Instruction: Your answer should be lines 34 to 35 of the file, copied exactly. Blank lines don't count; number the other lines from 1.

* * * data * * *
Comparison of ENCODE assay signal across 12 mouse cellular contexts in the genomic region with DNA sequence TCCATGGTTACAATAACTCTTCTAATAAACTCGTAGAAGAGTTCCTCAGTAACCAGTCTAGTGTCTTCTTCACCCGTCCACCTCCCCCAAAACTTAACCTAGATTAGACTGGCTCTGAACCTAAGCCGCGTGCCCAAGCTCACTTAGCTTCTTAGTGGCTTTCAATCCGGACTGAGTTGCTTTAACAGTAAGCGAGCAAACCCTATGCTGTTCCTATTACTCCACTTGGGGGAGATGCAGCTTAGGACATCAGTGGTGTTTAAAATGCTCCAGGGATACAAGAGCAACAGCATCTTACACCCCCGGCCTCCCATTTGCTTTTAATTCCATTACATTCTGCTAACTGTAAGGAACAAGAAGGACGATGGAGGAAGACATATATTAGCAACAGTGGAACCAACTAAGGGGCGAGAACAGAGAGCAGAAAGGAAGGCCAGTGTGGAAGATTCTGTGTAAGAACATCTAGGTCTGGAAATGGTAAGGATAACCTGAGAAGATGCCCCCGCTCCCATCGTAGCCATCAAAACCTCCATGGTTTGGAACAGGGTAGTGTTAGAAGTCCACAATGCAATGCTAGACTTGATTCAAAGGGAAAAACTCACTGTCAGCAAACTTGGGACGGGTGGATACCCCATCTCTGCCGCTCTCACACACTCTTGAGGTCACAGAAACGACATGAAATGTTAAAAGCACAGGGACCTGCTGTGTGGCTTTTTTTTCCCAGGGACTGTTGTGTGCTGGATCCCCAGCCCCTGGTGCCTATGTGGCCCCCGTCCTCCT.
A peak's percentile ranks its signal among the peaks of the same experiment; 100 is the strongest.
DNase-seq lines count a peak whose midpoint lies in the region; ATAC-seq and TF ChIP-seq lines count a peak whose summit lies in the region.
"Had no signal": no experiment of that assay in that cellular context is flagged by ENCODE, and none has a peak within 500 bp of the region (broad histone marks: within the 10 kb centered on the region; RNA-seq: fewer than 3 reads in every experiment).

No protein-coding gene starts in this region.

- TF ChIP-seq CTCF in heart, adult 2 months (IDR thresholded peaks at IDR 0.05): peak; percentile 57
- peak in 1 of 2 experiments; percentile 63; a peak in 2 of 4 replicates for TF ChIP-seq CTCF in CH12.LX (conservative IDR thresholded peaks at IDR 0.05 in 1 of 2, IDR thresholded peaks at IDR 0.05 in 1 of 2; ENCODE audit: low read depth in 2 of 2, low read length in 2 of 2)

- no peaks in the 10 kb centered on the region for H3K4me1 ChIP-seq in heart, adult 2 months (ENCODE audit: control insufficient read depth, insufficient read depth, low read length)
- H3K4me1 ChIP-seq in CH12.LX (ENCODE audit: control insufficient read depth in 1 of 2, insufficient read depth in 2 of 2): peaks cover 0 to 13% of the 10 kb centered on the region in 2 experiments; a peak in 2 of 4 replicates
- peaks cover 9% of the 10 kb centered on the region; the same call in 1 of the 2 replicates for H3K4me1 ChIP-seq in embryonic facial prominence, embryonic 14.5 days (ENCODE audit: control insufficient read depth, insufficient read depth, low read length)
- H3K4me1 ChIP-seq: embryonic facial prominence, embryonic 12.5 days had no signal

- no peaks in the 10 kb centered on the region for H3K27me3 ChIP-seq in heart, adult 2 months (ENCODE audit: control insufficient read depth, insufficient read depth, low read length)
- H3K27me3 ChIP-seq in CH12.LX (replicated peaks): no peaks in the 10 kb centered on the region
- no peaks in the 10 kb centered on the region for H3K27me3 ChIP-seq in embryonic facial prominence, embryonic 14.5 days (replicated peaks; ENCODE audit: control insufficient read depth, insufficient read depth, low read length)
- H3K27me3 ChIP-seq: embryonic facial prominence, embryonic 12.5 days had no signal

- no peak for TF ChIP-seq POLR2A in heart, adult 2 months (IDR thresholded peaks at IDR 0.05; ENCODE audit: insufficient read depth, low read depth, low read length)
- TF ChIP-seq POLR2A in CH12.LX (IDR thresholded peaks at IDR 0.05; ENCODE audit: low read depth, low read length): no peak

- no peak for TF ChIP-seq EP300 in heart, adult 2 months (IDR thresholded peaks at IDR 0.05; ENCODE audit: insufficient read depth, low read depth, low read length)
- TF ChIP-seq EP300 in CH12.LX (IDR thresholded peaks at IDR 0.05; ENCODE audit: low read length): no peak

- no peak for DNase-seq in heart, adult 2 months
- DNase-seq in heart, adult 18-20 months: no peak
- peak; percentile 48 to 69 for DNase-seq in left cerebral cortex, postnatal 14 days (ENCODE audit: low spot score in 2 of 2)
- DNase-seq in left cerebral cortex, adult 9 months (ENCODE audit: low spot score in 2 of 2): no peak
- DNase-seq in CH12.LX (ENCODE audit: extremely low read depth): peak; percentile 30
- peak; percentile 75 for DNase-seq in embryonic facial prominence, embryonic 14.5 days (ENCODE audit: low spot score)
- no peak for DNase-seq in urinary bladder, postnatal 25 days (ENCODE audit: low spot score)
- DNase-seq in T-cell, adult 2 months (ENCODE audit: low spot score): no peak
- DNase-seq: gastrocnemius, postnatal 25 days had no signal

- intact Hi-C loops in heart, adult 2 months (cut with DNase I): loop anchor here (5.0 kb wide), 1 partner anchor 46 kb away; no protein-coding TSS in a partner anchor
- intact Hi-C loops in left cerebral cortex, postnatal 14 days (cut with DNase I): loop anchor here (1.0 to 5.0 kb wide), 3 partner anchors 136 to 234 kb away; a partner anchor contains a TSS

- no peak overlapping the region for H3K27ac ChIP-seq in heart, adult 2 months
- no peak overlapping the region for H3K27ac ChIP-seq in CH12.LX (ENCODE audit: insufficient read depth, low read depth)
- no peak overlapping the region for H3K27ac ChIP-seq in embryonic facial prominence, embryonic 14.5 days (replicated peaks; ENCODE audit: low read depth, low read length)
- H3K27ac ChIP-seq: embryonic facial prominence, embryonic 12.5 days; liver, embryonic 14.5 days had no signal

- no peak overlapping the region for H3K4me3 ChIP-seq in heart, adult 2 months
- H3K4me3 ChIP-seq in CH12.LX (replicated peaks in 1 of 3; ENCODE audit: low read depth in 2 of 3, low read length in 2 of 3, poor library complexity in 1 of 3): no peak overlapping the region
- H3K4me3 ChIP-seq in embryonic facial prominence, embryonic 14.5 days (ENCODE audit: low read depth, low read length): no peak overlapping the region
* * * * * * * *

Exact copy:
- H3K27ac ChIP-seq: embryonic facial prominence, embryonic 12.5 days; liver, embryonic 14.5 days had no signal

- no peak overlapping the region for H3K4me3 ChIP-seq in heart, adult 2 months